S: San Francisco/LasVegas March 13-18, 2012
FC: San Francisco and Las Vegas Trip Spring Break March 13-18, 2012
1: When we arrived in San Francisco, it was rainy, cold, and foggy. It stayed that way for most of the trip. But we made the best of it and bought some umbrellas. The weather would not keep us down.
2: The roads of San Francisco are just a bit different than Houston... | ...Bay Bridge... | ...tunnels... | ...extra long toll ways.
3: A rainy (but fun) day at Fisherman's Wharf May 14, 2012 | add fisherman's wharf broucher here
4: Cables above the street | In front of Pier 39 | One of the many cable cars | Trolleys | Nice sidewalks | The shops | The Marina | If you look through the fog you can see Golden Gate Bridge | Bubba Gump here and in Florida!
5: And of course we have to find the only candy store on the Pier!
6: ALCATRAZ "The Rock" | "Break the rules and you go to prison, break the prison rules -- and you go to Alcatraz."
7: We made the last boat out to the island that housed the most incorrigible inmates. | Carved by natural and human forces, Alcatraz served the army as fortress and military prison, the Department of justice as a maximum-security federal penitentiary and finally a national park.
8: Alcatraz visitor guide | tickets | Alcatraz island map
9: Building 64 is one of the first sights you see. It originally served as military barracks, and then later as apartments for the prison guards and their families. Building 64 is attached to few, if any, accounts of the horrible prison life that Alcatraz was known for. In fact, children who had lost a toy out of a window would lower a basket so that one of the prisoner-workers on the dock could help them retrieve it - quite a contrast to the tales from inside the cellhouse! | The Sally Port People were first imprisoned on Alcatraz in 1859, when eleven soldiers were brought to the island by the fort's first permanent garrison. They were kept in the basement of the Sally Port building, which lacked even the smallest of comforts for human living. | During the Civil War, Alcatraz was used as a military prison for the worst criminals: rapists, murderers, thieves, deserters, and those accused of high treason. Some Confederate prisoners were kept here as well. Alcatraz was also used by the military to imprison Hopi, Apache, and Modoc Native-Americans captured during the various Indian wars.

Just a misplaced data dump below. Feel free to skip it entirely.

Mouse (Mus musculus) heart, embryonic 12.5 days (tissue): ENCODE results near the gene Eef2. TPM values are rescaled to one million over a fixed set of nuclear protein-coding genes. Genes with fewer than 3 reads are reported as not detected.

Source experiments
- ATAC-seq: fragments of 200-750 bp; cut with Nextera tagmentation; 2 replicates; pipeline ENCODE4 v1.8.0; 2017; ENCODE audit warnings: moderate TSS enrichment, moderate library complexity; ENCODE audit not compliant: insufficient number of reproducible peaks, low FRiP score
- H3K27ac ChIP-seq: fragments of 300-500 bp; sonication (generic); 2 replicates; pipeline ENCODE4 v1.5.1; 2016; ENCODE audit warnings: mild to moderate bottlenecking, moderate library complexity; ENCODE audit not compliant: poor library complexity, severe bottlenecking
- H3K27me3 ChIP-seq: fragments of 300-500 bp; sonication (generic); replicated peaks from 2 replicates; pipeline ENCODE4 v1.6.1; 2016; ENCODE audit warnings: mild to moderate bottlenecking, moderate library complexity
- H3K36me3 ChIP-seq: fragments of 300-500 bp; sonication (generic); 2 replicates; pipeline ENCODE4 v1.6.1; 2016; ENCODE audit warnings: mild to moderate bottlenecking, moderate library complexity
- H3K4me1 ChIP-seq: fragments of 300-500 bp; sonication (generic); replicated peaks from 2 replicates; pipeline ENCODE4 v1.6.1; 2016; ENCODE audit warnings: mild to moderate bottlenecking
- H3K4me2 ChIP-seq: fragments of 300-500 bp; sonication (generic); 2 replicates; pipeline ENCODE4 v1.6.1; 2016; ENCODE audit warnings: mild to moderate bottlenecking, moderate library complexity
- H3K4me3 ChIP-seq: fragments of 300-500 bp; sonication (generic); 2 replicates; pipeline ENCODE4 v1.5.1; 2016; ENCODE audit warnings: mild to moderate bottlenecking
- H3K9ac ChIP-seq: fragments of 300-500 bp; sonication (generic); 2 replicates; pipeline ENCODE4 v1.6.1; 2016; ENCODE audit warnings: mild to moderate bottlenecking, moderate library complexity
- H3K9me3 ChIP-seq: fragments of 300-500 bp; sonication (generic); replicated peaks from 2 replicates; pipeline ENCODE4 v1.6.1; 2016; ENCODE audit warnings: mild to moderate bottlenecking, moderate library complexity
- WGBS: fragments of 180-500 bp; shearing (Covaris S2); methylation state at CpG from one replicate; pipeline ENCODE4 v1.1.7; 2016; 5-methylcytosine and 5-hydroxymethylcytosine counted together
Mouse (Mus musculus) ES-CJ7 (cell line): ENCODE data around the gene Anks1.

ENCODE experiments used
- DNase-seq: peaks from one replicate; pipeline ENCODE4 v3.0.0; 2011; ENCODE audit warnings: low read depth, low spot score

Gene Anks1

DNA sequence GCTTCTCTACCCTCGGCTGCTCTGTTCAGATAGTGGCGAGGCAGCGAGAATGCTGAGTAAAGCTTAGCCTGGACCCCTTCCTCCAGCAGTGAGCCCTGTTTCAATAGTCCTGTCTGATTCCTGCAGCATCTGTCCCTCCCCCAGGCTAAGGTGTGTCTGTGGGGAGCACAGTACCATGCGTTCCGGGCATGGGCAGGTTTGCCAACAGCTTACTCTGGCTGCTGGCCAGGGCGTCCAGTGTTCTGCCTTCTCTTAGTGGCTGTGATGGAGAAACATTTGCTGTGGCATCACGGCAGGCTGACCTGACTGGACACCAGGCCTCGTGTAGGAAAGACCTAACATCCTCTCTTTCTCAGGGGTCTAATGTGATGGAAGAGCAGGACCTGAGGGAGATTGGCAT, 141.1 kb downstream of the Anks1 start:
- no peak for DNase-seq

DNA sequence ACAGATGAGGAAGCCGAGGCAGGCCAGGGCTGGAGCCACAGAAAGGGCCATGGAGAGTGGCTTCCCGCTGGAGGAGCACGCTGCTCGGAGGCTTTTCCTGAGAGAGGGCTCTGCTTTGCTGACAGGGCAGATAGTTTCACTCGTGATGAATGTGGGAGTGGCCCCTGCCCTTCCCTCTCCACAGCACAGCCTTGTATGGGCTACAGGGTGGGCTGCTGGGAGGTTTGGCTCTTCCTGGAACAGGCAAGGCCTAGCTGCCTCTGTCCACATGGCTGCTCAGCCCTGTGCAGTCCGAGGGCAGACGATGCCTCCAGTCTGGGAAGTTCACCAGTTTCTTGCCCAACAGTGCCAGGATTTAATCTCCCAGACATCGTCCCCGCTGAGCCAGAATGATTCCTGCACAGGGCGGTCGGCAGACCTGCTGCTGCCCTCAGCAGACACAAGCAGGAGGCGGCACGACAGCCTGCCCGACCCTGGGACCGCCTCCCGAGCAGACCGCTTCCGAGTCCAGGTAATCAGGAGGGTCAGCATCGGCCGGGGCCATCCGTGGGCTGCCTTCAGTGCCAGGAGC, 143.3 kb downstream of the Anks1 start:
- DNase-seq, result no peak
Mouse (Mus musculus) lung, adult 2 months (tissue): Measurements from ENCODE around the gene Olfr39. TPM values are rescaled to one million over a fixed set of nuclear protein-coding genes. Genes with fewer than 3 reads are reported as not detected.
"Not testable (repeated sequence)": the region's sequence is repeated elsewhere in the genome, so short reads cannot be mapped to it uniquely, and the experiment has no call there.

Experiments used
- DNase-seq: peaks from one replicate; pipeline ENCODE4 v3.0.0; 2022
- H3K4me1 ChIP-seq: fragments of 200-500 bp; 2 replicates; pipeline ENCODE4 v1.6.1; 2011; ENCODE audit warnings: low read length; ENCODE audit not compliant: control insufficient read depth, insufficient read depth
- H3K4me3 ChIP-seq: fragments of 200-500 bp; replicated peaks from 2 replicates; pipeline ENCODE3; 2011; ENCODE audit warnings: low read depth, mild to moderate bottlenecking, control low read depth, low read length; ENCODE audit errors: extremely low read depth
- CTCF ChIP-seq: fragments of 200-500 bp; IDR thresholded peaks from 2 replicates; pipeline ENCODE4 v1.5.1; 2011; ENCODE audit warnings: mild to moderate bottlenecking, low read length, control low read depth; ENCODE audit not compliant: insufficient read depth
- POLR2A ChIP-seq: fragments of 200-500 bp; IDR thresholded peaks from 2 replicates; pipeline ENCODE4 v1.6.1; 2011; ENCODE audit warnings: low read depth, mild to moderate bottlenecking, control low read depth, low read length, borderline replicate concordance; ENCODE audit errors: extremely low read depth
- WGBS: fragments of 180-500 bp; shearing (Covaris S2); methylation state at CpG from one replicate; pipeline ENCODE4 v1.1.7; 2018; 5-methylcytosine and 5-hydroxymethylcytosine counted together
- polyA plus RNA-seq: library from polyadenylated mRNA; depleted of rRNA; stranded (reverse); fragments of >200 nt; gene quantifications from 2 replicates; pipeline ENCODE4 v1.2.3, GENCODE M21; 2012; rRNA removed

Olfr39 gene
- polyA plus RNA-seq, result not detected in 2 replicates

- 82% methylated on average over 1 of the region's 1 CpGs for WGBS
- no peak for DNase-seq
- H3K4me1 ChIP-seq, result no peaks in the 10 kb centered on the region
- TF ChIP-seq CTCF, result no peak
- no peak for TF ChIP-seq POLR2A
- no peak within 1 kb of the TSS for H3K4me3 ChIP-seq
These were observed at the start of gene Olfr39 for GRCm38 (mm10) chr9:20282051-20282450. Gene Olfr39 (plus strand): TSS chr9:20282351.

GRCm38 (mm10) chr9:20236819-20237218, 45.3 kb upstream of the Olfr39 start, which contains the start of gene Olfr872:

11: When Alcatraz was an active prison, its officers and their families planted gardens. The hardy plants they chose survived decades of neglect until 2003, when Gardens of Alcatraz partnered with the National Park Service to restore and maintain them.
12: One of the things that kept prisoners in check was the long swim that they faced upon a successful escape. Hypothermia would likely set in quickly during the mile-and-a-half swim. Alcatraz was the only prison with hot running water for showers so the prisoners would not grow accustom to the chilly waters.
13: There were 336 cells in B & C Block. Each cell in B & C block was 5 feet by 9 feet. Cells at Alcatraz had a small sink with cold running water, small sleeping cot, and a toilet. Most men could extend their arms and touch each wall within their cell. | "Broadway" was the central walkway in the cellblock between B and C blocks. New prisoners were marched down Broadway when they first arrived, to the taunts of the other prisoners looking out of their cells
14: There were 36 segregation cells, and 6 solitary confinement cells in D-Block. The cells in D Block were more spacious, but still the least popular. Inmates were confined to their cells 24-hours per days, with the exception of one visit per week to the recreation yard, alone. The inmates called it "the hole", because there was only one small window in the door, which could be closed to seal off the cell completely. The single light was supposed to remain on, but was often turned off by the guards to intimidate the prisoner further. A hole in the floor was used for a toilet, and other than that the cell was bare.
15: Warden Johnson knew he would be housing some of the most dangerous men in America. Many riots began in the cafeteria because of the lack of good food so he wanted Alcatraz to be different. The menu was diverse. The prisoners dined on salads, fresh fruit, tasty entrées, and desserts. | Battle of Alcatraz: A well planned but failed escape attempt 1946. Six convicts managed to build a spreader to open the bars.